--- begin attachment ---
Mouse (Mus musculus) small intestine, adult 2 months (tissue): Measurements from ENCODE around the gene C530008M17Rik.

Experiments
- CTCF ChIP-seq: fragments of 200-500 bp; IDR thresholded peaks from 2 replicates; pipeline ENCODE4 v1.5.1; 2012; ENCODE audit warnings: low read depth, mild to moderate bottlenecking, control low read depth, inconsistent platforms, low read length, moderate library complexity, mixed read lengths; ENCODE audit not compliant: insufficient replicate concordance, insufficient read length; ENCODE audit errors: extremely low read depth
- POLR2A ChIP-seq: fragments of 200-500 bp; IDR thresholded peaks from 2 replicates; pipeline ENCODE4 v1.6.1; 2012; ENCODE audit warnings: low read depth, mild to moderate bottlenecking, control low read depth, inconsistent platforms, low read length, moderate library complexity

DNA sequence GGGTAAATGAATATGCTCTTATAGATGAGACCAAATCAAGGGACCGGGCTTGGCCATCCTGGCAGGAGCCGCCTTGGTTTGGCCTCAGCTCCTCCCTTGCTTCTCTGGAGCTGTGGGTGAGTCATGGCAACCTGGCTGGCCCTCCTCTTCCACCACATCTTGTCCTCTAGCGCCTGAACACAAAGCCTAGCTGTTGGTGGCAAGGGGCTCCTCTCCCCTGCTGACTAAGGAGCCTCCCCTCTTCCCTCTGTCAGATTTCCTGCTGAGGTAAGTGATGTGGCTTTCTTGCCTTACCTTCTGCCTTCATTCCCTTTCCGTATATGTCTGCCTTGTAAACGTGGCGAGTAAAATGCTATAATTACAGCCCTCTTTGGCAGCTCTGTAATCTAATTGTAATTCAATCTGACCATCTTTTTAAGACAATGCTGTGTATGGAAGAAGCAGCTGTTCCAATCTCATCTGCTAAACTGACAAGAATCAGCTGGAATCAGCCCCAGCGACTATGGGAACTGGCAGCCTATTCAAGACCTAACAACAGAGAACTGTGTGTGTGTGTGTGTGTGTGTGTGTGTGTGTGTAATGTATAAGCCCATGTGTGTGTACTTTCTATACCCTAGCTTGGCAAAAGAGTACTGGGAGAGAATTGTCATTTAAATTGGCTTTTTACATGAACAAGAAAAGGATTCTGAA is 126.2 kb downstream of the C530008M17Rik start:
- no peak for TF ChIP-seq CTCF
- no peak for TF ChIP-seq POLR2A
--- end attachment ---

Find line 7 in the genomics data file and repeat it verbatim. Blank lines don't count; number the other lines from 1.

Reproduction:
- no peak for TF ChIP-seq POLR2A